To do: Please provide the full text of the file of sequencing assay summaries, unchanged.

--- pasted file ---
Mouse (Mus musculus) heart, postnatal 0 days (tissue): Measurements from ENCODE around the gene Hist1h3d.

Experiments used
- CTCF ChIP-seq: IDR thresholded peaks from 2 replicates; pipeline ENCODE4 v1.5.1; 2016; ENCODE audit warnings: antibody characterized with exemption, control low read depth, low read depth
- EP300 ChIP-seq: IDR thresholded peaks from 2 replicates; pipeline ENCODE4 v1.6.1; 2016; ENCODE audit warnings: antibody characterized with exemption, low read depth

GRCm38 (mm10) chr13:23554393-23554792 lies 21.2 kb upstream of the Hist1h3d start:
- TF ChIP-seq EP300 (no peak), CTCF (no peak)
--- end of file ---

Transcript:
Mouse (Mus musculus) heart, postnatal 0 days (tissue): Measurements from ENCODE around the gene Hist1h3d.

Experiments used
- CTCF ChIP-seq: IDR thresholded peaks from 2 replicates; pipeline ENCODE4 v1.5.1; 2016; ENCODE audit warnings: antibody characterized with exemption, control low read depth, low read depth
- EP300 ChIP-seq: IDR thresholded peaks from 2 replicates; pipeline ENCODE4 v1.6.1; 2016; ENCODE audit warnings: antibody characterized with exemption, low read depth

GRCm38 (mm10) chr13:23554393-23554792 lies 21.2 kb upstream of the Hist1h3d start:
- TF ChIP-seq EP300 (no peak), CTCF (no peak)